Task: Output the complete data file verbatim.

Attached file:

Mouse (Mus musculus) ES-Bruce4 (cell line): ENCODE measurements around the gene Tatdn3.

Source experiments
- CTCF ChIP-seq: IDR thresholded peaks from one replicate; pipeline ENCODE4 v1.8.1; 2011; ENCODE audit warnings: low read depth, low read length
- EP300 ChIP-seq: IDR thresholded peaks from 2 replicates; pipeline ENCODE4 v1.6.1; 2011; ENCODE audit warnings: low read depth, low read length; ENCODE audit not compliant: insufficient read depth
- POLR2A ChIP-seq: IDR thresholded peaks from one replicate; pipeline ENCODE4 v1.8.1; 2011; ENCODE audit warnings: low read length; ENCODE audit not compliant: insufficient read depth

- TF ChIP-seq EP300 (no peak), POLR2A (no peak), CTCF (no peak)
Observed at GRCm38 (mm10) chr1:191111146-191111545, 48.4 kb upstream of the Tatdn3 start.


Mouse (Mus musculus) ES-Bruce4 (cell line): ENCODE measurements around the gene Tatdn3.

Source experiments
- CTCF ChIP-seq: IDR thresholded peaks from one replicate; pipeline ENCODE4 v1.8.1; 2011; ENCODE audit warnings: low read depth, low read length
- EP300 ChIP-seq: IDR thresholded peaks from 2 replicates; pipeline ENCODE4 v1.6.1; 2011; ENCODE audit warnings: low read depth, low read length; ENCODE audit not compliant: insufficient read depth
- POLR2A ChIP-seq: IDR thresholded peaks from one replicate; pipeline ENCODE4 v1.8.1; 2011; ENCODE audit warnings: low read length; ENCODE audit not compliant: insufficient read depth

- TF ChIP-seq EP300 (no peak), POLR2A (no peak), CTCF (no peak)
Observed at GRCm38 (mm10) chr1:191111146-191111545, 48.4 kb upstream of the Tatdn3 start.